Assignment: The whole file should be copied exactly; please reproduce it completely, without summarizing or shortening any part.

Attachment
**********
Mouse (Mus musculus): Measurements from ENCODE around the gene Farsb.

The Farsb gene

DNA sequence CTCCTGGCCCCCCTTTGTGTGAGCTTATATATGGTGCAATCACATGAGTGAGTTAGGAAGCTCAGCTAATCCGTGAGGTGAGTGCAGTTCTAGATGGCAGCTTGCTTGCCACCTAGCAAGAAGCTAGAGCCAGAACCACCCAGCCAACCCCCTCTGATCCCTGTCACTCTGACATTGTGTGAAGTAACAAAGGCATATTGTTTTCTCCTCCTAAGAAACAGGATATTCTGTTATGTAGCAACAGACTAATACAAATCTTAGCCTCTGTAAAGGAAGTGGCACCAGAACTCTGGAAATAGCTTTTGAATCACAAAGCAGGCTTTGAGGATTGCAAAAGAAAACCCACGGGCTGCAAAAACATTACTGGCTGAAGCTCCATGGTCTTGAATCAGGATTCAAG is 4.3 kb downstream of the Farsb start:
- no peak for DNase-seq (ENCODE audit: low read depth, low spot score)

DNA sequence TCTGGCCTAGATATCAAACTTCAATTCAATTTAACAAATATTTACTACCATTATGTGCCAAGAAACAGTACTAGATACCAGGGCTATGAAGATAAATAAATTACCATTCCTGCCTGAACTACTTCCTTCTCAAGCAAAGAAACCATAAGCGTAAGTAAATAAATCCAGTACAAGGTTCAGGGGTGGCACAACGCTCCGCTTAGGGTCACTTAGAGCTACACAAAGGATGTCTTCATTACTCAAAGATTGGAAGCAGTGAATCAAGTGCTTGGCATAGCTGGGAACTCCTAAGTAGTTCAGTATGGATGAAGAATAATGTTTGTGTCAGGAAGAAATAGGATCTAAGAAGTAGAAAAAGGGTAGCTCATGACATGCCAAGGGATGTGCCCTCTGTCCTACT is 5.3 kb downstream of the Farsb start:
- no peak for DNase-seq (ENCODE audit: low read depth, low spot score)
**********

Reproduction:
Mouse (Mus musculus): Measurements from ENCODE around the gene Farsb.

The Farsb gene

DNA sequence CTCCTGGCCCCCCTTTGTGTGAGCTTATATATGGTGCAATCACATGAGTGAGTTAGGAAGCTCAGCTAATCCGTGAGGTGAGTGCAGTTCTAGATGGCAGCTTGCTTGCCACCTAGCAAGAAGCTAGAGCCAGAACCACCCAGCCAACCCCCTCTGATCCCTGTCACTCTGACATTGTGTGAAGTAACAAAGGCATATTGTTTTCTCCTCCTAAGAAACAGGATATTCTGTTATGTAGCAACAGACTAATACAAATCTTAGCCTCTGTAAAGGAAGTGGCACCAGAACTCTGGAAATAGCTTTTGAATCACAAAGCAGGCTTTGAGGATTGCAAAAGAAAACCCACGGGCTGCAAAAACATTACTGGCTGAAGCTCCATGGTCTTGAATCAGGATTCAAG is 4.3 kb downstream of the Farsb start:
- no peak for DNase-seq (ENCODE audit: low read depth, low spot score)

DNA sequence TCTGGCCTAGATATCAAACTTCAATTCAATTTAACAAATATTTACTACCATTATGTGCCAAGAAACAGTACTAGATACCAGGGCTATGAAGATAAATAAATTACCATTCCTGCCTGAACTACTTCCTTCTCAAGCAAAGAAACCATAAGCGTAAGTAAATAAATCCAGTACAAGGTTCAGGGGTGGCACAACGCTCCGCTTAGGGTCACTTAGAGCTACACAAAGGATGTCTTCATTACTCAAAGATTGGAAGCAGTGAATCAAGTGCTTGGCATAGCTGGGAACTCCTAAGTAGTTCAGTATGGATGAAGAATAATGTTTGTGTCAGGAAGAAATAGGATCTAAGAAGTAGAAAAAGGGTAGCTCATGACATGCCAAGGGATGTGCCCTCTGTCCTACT is 5.3 kb downstream of the Farsb start:
- no peak for DNase-seq (ENCODE audit: low read depth, low spot score)